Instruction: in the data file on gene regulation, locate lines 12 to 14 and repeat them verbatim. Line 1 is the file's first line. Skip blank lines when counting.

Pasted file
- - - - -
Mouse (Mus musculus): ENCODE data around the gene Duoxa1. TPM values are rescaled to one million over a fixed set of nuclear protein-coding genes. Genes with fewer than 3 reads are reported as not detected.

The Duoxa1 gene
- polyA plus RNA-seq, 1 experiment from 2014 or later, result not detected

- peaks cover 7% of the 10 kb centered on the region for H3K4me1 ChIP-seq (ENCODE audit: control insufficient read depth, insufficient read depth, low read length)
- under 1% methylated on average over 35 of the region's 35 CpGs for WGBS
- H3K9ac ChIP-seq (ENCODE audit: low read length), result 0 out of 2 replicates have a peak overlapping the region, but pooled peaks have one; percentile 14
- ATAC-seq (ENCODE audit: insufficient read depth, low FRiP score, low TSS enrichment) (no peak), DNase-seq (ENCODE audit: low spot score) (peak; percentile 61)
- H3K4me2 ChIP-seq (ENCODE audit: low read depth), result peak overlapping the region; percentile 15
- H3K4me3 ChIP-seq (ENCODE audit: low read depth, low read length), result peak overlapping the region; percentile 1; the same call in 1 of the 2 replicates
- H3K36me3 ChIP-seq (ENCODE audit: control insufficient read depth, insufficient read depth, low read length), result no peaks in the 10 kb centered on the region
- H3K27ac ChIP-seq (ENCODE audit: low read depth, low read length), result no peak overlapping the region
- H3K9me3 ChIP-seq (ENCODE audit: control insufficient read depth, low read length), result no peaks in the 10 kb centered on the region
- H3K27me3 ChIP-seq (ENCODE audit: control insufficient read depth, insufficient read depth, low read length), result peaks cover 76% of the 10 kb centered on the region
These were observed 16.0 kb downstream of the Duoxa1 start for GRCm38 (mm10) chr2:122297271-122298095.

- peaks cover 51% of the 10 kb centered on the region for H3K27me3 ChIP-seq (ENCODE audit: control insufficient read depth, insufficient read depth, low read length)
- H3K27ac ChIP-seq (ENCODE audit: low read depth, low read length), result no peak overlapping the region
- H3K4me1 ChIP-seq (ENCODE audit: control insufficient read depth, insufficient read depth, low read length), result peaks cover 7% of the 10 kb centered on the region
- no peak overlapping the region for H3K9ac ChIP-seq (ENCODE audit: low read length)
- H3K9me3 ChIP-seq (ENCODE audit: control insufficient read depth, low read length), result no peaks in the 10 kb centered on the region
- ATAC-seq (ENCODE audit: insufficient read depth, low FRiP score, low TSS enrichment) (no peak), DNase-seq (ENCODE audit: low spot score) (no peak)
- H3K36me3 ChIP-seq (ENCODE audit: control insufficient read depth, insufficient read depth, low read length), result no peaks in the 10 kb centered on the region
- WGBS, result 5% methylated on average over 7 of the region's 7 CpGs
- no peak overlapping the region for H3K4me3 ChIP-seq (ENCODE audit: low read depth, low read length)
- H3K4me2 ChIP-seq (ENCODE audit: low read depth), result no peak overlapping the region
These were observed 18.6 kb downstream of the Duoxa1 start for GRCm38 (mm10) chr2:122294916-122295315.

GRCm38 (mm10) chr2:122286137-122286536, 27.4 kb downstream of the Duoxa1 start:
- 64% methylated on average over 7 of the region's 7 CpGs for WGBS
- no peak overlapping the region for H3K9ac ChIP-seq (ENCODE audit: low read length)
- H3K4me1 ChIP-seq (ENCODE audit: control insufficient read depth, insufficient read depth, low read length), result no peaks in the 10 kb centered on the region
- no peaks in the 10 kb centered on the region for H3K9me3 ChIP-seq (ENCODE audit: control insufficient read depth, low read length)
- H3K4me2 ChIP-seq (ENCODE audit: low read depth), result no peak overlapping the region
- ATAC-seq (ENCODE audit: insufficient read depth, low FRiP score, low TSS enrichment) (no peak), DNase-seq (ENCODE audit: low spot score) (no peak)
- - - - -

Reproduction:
- H3K9me3 ChIP-seq (ENCODE audit: control insufficient read depth, low read length), result no peaks in the 10 kb centered on the region
- H3K27me3 ChIP-seq (ENCODE audit: control insufficient read depth, insufficient read depth, low read length), result peaks cover 76% of the 10 kb centered on the region
These were observed 16.0 kb downstream of the Duoxa1 start for GRCm38 (mm10) chr2:122297271-122298095.